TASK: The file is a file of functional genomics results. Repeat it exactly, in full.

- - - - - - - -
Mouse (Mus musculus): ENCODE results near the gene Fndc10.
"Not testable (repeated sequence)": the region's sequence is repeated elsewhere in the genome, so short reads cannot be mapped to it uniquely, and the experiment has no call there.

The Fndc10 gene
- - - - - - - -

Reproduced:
Mouse (Mus musculus): ENCODE results near the gene Fndc10.
"Not testable (repeated sequence)": the region's sequence is repeated elsewhere in the genome, so short reads cannot be mapped to it uniquely, and the experiment has no call there.

The Fndc10 gene